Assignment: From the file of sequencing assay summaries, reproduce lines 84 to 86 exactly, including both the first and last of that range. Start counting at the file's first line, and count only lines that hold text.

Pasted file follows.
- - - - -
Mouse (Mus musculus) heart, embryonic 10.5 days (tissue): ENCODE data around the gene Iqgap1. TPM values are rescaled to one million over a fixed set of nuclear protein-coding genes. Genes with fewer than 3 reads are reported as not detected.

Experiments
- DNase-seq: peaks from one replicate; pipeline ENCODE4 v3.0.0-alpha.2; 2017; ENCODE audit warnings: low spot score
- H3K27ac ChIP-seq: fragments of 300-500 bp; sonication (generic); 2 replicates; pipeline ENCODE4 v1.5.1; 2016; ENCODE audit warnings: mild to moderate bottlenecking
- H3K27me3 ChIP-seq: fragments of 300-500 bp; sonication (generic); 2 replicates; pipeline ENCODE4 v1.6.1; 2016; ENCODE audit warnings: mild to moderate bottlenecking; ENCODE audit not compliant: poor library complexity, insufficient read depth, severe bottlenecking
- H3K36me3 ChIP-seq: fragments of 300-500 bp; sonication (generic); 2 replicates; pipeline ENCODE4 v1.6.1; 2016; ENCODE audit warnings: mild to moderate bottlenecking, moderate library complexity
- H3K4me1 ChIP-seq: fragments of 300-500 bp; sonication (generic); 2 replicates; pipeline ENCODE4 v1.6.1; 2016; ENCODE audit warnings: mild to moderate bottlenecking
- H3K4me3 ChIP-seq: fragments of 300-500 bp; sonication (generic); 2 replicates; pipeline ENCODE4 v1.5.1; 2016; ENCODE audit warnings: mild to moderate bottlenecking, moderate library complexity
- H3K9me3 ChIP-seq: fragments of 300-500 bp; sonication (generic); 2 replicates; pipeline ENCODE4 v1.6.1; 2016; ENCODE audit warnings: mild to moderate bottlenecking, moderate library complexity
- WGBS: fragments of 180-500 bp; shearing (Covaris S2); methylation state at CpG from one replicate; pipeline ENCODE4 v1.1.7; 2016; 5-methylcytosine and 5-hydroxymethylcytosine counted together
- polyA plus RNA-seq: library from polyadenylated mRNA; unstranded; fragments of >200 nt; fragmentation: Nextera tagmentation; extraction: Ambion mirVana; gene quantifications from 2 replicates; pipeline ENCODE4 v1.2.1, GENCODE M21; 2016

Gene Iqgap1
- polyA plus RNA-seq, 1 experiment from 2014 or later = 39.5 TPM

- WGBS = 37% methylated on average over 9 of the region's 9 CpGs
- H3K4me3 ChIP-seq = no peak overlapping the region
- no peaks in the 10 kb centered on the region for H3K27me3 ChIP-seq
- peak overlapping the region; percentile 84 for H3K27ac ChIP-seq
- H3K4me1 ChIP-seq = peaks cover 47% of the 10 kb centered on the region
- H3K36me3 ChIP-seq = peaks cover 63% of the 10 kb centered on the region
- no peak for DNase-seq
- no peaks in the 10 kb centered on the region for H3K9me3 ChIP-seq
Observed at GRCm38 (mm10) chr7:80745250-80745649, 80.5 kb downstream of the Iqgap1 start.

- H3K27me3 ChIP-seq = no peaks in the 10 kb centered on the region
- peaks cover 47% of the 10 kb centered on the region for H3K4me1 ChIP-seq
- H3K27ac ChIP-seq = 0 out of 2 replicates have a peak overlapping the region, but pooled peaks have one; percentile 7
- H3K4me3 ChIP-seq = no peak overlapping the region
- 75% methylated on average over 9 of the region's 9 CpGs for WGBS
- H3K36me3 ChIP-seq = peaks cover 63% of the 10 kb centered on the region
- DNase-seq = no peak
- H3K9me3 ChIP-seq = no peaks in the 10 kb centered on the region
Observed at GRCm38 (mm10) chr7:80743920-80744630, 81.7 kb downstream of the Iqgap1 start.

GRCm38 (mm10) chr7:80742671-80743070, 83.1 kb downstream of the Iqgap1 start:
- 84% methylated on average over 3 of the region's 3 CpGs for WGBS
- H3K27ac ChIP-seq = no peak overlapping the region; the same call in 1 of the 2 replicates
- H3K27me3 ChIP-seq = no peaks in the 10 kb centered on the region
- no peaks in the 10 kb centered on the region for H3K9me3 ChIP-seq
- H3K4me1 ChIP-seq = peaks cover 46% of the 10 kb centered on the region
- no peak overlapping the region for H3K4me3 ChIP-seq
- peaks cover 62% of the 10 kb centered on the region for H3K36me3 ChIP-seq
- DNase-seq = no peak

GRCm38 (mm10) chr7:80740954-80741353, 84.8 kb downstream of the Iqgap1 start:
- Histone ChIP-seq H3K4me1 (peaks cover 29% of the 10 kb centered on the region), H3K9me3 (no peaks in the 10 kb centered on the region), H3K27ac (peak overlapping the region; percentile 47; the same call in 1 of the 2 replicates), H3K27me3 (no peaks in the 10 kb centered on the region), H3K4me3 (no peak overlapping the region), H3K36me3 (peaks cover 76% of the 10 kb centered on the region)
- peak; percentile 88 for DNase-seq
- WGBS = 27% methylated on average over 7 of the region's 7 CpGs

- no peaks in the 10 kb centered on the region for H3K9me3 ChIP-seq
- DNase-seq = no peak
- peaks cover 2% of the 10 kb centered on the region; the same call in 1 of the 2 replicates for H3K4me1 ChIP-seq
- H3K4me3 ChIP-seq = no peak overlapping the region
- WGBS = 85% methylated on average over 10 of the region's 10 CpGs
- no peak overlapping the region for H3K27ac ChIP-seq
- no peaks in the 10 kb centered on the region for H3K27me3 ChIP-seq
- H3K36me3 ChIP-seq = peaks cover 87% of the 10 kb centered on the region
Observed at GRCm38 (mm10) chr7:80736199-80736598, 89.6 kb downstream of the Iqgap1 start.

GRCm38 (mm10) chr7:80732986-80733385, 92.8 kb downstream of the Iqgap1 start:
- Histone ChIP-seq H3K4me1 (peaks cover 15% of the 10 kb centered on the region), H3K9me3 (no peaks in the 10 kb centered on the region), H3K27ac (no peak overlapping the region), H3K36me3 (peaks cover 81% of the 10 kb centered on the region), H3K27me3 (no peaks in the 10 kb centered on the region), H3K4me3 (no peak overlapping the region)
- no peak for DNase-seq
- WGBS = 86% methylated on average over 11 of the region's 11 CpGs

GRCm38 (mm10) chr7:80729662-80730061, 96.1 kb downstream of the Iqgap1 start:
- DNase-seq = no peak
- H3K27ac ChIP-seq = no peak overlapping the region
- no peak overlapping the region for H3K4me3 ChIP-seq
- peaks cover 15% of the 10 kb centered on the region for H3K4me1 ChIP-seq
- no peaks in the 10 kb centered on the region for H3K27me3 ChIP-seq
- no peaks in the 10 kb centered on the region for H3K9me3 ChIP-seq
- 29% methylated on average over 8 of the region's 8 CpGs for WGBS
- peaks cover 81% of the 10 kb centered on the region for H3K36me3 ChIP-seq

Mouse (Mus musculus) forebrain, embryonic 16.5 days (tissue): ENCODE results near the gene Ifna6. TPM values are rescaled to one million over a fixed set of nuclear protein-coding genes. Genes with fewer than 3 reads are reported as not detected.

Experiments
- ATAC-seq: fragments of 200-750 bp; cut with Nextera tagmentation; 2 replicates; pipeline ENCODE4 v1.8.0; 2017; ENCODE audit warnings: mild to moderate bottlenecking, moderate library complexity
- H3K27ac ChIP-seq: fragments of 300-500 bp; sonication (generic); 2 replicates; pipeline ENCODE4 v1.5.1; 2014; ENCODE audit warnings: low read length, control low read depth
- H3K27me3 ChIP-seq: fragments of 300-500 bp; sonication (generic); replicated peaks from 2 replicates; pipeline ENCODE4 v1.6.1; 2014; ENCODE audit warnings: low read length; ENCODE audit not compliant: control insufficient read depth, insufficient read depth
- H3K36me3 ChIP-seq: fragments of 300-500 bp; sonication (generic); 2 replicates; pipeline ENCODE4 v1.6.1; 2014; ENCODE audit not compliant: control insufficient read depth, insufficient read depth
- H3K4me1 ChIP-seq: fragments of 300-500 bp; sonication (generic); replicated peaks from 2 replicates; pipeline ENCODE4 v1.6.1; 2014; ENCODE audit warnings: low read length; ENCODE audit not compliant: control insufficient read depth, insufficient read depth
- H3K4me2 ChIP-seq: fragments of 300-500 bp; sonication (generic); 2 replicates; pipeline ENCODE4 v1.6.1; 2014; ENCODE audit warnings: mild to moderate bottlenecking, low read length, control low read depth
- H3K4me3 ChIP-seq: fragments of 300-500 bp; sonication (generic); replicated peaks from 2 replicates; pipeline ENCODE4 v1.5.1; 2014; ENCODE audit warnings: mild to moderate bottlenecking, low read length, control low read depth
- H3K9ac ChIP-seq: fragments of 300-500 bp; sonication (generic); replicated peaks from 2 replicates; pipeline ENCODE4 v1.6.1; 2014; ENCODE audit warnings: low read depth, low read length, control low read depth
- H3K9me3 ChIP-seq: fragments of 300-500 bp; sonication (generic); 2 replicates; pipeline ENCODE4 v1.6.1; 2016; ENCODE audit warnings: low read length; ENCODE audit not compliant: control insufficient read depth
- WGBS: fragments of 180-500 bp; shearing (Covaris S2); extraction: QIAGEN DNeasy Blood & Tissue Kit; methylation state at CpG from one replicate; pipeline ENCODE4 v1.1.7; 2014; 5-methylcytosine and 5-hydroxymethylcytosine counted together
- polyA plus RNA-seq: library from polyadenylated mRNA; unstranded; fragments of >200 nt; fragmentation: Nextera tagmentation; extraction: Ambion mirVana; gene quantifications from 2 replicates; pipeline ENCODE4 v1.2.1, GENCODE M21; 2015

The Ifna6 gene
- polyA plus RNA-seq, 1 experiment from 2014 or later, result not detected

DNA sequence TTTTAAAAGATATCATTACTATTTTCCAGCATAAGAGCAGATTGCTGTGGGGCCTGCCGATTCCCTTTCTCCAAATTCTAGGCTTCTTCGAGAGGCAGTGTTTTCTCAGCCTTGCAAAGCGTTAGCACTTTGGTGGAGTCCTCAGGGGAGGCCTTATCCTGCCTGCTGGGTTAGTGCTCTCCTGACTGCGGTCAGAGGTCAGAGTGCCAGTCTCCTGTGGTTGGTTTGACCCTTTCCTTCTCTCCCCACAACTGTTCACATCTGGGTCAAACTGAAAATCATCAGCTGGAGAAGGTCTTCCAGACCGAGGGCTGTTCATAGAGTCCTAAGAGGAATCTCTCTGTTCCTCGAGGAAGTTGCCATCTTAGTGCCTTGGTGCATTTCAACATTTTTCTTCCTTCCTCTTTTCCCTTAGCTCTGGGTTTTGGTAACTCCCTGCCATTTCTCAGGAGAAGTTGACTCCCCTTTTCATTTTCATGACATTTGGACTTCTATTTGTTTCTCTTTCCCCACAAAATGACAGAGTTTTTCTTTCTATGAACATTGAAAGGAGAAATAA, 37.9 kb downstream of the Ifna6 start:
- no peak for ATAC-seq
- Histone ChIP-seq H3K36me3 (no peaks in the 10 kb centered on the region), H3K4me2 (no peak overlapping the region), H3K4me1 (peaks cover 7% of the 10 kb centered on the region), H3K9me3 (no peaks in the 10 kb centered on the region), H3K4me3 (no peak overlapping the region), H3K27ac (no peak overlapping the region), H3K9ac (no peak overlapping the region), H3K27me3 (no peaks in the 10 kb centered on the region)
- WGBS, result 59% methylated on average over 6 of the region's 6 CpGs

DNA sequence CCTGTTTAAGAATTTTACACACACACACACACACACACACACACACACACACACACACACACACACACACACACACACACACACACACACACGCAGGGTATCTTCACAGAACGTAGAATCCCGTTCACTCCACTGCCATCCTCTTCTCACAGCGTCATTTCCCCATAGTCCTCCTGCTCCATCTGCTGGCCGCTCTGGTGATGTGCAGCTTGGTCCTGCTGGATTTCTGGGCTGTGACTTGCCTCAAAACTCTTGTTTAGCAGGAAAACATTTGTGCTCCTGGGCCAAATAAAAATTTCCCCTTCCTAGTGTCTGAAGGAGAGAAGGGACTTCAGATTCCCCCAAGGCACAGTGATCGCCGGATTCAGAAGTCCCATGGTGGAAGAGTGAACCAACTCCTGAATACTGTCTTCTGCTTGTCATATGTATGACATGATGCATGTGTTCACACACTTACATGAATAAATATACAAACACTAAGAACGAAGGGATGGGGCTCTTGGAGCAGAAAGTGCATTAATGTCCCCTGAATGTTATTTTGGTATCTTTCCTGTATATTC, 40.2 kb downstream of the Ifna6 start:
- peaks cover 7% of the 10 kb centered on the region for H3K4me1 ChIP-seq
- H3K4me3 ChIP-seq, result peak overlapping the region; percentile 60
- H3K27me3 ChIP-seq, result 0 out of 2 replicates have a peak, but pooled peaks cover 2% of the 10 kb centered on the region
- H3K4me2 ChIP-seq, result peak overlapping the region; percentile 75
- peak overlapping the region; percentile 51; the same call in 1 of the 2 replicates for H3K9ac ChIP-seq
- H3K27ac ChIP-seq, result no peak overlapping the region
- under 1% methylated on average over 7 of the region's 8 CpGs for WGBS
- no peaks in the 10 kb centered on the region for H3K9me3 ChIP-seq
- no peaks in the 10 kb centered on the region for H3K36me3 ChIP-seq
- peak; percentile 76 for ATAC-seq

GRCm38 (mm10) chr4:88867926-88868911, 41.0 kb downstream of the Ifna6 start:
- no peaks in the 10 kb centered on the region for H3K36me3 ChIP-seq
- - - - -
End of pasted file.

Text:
- Histone ChIP-seq H3K36me3 (no peaks in the 10 kb centered on the region), H3K4me2 (no peak overlapping the region), H3K4me1 (peaks cover 7% of the 10 kb centered on the region), H3K9me3 (no peaks in the 10 kb centered on the region), H3K4me3 (no peak overlapping the region), H3K27ac (no peak overlapping the region), H3K9ac (no peak overlapping the region), H3K27me3 (no peaks in the 10 kb centered on the region)
- WGBS, result 59% methylated on average over 6 of the region's 6 CpGs

DNA sequence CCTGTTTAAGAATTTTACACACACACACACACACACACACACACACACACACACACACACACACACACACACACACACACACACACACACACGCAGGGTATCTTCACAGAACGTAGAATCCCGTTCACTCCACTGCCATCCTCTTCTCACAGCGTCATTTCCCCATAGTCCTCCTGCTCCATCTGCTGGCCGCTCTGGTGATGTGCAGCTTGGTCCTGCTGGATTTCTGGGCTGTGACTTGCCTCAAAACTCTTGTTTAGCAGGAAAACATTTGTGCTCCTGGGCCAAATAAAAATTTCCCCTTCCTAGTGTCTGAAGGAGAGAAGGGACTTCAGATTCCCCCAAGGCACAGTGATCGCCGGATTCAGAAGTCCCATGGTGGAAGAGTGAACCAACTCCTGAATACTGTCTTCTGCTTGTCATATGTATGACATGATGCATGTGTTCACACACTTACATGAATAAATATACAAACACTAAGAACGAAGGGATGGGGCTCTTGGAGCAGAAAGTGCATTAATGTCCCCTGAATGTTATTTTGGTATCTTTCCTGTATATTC, 40.2 kb downstream of the Ifna6 start: